Zenith Man
February 24, 2024

Book Review

Zenith Man

reviewed by Carolyn Scott


In 1997, when Alvin Ridley was accused of murdering his wife Virginia, the author McCracken Posten, had just recently lost his bid for US congress and was trying to rebuild his law practice in his small Georgian hometown of Ringgold.

Alvin was an reclusive outcast in their small town, reviled for his eccentricity, paranoia and litigious nature. People didn’t understand his literal ways of answering questions and interpreting information given to him. No one in town, including Posten, had even known that Alvin was married and rumors soon spread that Alvin had been keeping his wife a prisoner in his house.

Known locally as the Zenith man owing to his previous job as a seller and excellent repairer of Zenith TVs. Alvin lived in the house that belonged to his parents, now in a dilapidated state owing to the lack of upkeep. He still owned his TV shop and at one time had lived above it, but had also allowed it to run into disrepair since he lost his Zenith franchise following a legal dispute that obsessed him for the rest of his life.

Alvin would prove to be a very challenging defendant to work with and Posten had his work cut out trying to collect evidence for the trial. It would be a year before Alvin even let him into his house to see the room where Virginia died and where Posten would discover a treasure-trove of evidence about the person Virginia was. Alvin told the police she died during the night from an epileptic seizure, something she had a long history of, and he had tried unsuccessfully to revive her before leaving the house to find a phone to call for help. However, his unusual behavior at the time and the fact that no one knew he had a wife caused suspicion and the DA’s office proceeded with a murder trial.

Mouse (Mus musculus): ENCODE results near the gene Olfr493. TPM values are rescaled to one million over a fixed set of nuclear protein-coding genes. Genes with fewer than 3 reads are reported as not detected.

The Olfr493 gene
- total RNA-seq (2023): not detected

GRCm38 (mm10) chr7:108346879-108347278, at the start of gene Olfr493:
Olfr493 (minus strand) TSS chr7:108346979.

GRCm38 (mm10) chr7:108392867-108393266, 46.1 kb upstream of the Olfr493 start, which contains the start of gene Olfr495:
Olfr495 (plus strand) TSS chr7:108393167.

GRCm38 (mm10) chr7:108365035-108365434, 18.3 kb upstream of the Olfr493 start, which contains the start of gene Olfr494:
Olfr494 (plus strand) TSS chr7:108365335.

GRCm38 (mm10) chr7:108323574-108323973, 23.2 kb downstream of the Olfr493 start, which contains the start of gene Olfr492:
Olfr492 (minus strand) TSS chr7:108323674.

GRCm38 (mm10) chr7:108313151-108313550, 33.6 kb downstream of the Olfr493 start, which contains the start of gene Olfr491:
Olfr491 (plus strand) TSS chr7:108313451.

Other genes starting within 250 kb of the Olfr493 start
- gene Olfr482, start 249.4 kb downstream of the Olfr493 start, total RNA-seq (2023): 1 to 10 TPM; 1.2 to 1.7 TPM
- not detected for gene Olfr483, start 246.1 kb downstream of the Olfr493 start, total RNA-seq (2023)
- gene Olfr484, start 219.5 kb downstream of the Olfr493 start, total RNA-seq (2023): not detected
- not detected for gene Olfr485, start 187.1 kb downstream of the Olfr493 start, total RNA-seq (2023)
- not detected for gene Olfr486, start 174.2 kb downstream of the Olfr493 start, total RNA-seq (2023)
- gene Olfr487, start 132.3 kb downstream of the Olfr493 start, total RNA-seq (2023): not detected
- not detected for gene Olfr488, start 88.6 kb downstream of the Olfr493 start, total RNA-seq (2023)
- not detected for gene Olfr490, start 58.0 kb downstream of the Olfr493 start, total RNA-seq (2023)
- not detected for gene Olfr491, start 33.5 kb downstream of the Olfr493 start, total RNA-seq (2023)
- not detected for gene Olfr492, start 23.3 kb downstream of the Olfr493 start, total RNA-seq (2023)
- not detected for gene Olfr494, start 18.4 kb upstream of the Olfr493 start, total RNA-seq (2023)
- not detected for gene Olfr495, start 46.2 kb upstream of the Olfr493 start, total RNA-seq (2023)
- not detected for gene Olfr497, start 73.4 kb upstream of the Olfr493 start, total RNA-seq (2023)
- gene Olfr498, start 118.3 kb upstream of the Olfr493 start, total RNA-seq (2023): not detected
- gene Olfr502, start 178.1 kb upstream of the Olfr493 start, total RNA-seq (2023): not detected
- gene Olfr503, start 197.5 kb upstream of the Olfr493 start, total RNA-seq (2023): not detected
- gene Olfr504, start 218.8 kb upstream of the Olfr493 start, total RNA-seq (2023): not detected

Posten writes a captivating and often humorous account of the courtroom drama of Alvin’s trial. He must have had all the patience in the world to deal with such a difficult and frustrating client, one he struggled just to get into court each day, along with his suitcase of cockroach infested evidence.  As well as being a captivating read, this is a heartbreaking depiction of a man poorly tolerated in his home town at a time when people had little understanding of neurodiversity. However, it was heartening to see people eventually warming to him and developing more compassion for he and his wife as the trial progressed. What really shines through is how Posten doggedly believed in Alvin’s innocence and love for his wife and how deeply he cared about clearing his name. As the saying goes truth is often stranger than fiction and this blend of true crime, courtroom drama and great story telling will appeal to most readers of good mysteries and suspense.

With thanks to Kensington Books via Netgalley for a copy to read. 

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